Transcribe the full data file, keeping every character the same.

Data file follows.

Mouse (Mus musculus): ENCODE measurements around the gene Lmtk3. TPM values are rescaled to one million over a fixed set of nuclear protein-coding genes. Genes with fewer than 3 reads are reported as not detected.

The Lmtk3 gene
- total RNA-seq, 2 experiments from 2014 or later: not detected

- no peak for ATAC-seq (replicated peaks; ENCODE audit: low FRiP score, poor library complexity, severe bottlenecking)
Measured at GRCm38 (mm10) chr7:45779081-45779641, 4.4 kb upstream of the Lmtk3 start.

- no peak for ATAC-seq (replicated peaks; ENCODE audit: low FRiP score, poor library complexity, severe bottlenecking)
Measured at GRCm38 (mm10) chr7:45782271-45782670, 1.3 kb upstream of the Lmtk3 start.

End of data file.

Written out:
Mouse (Mus musculus): ENCODE measurements around the gene Lmtk3. TPM values are rescaled to one million over a fixed set of nuclear protein-coding genes. Genes with fewer than 3 reads are reported as not detected.

The Lmtk3 gene
- total RNA-seq, 2 experiments from 2014 or later: not detected

- no peak for ATAC-seq (replicated peaks; ENCODE audit: low FRiP score, poor library complexity, severe bottlenecking)
Measured at GRCm38 (mm10) chr7:45779081-45779641, 4.4 kb upstream of the Lmtk3 start.

- no peak for ATAC-seq (replicated peaks; ENCODE audit: low FRiP score, poor library complexity, severe bottlenecking)
Measured at GRCm38 (mm10) chr7:45782271-45782670, 1.3 kb upstream of the Lmtk3 start.